Tucker v. Commissioner of Social Security

Filing 27

REPORT AND RECOMMENDATION: The Magistrate Judge RECOMMENDS that Tucker's motion for judgment on the record 20 be GRANTED, that the Acting Commissioner's decision be VACATED, and that this matter REMANDED to the SSA for further administrative proceedings consistent with this Report and Recommendation. Signed by Magistrate Judge Alistair Newbern on 1/18/2023. (DOCKET TEXT SUMMARY ONLY-ATTORNEYS MUST OPEN THE PDF AND READ THE ORDER.)(kc)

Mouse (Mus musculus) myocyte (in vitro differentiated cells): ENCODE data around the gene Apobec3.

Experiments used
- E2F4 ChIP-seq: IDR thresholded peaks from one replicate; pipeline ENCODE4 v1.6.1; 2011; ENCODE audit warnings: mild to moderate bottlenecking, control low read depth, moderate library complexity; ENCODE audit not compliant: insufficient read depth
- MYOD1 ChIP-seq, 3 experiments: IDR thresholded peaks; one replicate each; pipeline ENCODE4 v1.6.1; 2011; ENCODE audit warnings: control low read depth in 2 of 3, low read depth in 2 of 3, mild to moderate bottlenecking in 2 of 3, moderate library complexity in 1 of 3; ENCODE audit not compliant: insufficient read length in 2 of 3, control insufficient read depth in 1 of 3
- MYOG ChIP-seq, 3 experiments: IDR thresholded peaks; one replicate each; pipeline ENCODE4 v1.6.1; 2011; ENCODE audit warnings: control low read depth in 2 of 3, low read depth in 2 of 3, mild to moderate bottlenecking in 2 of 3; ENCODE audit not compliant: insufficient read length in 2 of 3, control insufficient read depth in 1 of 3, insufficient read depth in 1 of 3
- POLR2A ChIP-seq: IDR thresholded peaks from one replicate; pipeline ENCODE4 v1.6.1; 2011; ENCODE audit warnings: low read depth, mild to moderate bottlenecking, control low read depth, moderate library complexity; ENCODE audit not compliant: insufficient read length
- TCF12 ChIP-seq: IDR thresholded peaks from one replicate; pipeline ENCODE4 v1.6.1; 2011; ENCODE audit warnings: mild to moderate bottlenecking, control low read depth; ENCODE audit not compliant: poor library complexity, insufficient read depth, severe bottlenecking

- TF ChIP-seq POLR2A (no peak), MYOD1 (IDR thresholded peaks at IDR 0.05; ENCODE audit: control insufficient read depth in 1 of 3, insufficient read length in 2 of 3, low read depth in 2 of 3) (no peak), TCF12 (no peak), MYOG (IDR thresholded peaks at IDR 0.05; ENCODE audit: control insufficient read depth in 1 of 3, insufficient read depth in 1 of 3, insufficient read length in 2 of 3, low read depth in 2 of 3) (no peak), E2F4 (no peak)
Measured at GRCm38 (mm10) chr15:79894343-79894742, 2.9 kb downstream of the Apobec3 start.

Download PDF